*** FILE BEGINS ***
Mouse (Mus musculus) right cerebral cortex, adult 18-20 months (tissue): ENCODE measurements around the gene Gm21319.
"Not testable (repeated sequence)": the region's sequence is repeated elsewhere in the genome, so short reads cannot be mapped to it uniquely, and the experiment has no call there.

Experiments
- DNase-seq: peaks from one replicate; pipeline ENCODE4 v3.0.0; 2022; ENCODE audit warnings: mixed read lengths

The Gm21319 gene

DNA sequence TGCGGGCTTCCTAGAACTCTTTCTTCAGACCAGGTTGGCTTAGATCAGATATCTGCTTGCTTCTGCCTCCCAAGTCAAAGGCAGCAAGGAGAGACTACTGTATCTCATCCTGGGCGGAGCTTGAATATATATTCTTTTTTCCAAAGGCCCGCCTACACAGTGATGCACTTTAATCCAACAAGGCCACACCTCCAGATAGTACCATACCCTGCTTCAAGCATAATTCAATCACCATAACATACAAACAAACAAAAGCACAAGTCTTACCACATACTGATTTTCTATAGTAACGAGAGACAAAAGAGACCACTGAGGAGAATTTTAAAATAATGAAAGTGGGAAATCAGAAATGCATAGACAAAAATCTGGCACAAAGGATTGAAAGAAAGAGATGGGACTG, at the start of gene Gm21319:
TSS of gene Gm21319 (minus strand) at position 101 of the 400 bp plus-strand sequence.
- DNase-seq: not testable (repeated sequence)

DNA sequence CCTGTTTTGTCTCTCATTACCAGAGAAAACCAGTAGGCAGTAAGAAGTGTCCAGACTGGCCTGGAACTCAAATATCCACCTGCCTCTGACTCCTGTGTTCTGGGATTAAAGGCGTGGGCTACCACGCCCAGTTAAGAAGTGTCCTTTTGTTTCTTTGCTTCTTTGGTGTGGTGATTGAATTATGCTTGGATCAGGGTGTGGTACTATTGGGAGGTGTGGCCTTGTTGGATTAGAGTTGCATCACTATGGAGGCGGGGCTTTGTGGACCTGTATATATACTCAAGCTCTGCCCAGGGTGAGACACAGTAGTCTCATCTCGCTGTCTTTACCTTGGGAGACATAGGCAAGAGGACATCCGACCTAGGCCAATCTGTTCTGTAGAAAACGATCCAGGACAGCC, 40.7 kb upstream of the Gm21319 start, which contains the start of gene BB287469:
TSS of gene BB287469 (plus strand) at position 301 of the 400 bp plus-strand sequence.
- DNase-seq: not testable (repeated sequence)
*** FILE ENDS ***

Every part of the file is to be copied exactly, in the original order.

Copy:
Mouse (Mus musculus) right cerebral cortex, adult 18-20 months (tissue): ENCODE measurements around the gene Gm21319.
"Not testable (repeated sequence)": the region's sequence is repeated elsewhere in the genome, so short reads cannot be mapped to it uniquely, and the experiment has no call there.

Experiments
- DNase-seq: peaks from one replicate; pipeline ENCODE4 v3.0.0; 2022; ENCODE audit warnings: mixed read lengths

The Gm21319 gene

DNA sequence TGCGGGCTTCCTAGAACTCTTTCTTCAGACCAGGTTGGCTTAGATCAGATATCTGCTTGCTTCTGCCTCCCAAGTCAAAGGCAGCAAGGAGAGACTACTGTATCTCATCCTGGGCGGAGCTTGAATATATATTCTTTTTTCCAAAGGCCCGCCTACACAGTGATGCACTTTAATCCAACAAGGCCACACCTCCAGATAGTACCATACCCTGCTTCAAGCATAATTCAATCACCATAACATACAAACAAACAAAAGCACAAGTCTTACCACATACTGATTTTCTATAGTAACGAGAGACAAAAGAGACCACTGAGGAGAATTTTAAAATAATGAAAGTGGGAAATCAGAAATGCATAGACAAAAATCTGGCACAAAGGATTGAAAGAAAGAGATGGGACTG, at the start of gene Gm21319:
TSS of gene Gm21319 (minus strand) at position 101 of the 400 bp plus-strand sequence.
- DNase-seq: not testable (repeated sequence)

DNA sequence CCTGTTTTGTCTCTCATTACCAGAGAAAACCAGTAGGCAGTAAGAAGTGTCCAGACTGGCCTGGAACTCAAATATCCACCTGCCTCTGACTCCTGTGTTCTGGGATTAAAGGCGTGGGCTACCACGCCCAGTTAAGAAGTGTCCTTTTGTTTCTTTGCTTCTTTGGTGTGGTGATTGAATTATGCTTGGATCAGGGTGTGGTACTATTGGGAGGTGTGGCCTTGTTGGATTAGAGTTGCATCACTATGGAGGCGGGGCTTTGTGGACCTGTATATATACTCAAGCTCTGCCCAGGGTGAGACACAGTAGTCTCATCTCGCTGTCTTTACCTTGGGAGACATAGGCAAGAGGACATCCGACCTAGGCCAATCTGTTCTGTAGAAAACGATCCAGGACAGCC, 40.7 kb upstream of the Gm21319 start, which contains the start of gene BB287469:
TSS of gene BB287469 (plus strand) at position 301 of the 400 bp plus-strand sequence.
- DNase-seq: not testable (repeated sequence)